In 2002, the Maryland General Assembly adopted the Bridge to Excellence in Public Schools Act to phase-in increases to school funding with the goal of providing an equitable, quality education regardless of a student’s zip code or background. At the time, the New York Times called the bill “historic.” After 10 years, it can also be referred to as an investment that has paid off big time.
For the fifth year in a row, Maryland’s public school system has been ranked No. 1 in an annual study by Education Week that examines the nexus of state education policies, school finance, the effect of school climate on student achievement, and other assessment means.
“The focus on supporting quality schools and effective teaching has been instrumental in Maryland’s consistent recognition as a national leader,” says Betty Weller, president of the Maryland State Education Association (MSEA). “I’m very proud of how MSEA’s members have kept the focus on improving student achievement, honing professional practice, and creating safe, supportive schools for all of our children.”
Education Week gave Maryland the nation’s highest overall grade, the only B-plus awarded this year. There were only three Bs earned in the Quality Counts 2013 assessment: by Massachusetts, New York, and Virginia. These four states maintained the same rankings they held in 2012.
“What is striking to me is that in the top states, school employees are empowered through their unions to be strong partners in improving schools and student achievement,” says Weller, who serves as co-chair of the Maryland Council for Educator Effectiveness, an eclectic group that includes educators, legislators, school board members, business leaders and others.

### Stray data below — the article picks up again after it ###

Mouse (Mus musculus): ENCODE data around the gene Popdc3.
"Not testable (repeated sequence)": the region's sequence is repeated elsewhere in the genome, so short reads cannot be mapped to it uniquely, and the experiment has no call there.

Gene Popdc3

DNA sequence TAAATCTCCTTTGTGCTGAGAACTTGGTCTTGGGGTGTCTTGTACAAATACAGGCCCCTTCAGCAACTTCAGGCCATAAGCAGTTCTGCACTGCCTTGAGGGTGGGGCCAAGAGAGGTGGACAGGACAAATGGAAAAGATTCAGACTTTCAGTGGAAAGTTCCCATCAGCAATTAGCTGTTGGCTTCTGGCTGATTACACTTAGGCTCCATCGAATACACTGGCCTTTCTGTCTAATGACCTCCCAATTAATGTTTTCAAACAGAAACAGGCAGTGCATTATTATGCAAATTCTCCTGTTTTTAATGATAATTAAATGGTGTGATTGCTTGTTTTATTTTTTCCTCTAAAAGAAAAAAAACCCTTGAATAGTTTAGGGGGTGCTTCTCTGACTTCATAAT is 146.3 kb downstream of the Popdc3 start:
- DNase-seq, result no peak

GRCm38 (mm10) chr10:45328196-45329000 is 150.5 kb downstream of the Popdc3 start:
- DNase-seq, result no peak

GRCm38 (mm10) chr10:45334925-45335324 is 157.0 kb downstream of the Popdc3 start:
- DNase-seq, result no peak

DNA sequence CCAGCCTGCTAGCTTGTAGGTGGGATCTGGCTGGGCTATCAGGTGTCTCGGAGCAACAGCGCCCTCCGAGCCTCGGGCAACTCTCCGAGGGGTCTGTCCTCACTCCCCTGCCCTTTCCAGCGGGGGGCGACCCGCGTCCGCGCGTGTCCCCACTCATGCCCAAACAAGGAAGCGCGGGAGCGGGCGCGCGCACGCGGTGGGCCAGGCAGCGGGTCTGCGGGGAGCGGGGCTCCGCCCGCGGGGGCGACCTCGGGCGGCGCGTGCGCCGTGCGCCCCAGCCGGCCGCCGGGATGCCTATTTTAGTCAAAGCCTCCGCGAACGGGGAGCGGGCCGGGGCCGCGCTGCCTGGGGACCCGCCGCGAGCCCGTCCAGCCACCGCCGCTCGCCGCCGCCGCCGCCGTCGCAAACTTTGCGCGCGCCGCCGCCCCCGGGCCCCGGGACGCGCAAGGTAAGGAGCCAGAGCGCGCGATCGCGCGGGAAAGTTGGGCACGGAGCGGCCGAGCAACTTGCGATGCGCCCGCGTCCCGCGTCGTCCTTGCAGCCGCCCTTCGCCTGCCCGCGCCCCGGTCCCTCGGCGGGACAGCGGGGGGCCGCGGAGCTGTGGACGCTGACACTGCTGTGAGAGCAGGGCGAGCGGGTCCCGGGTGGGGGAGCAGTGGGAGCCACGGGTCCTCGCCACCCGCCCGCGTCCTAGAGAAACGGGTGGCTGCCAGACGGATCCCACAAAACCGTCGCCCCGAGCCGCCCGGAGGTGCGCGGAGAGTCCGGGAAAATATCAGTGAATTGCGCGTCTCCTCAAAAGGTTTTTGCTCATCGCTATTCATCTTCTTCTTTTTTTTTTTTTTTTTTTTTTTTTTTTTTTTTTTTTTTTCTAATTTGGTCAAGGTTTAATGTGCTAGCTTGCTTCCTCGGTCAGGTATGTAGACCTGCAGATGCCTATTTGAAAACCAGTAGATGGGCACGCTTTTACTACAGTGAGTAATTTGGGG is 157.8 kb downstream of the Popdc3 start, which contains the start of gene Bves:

“Collaboration between education stakeholders is huge,” Weller says. “In states where you have people who can discuss issues honestly — that is where you see forward movement. In states where you have a closed door policy, it is a disaster.”
All other states and the District of Columbia received grades between B-minus and C-minus. As a whole, the nation received a C-plus overall when graded across the six areas of policy and performance tracked by the report. While there were no Ds or Fs awarded in the “overall state grade” category, lower grades do appear in specific areas such as, “K-12 Achievement,” “Teaching Profession,” “School Finance.”
Maryland scored an A under “Transitions and Alignment,” which tracks state-policy efforts to better coordinate connections between early childhood education and K-12 schooling with policies related to college and workforce readiness. Weller says continued collaboration and commitment between educators, parents, community members, and government officials is key to placing students on a path of increased achievement, success, and national recognition.
“Education should not be a partisan issue,” she says. “It’s foolish. We all have children who attend school. We do our children a disservice by resorting to petty politics.”
In 2010 at NEA’s Representative Assembly, Maryland Gov. Martin O’Malley received the America’s Greatest Education Governor Award. The prestigious award is presented each year to a governor who has made major, statewide efforts to improve public education.
But despite the progress in Maryland, says Weller, including being able to claim the nation’s 2006 and 2011 National Teachers of the Year, there are still unmet school funding needs, and achievement gaps can still be narrowed.
“We’re proud and excited, but there remains much work to be done,” Weller added.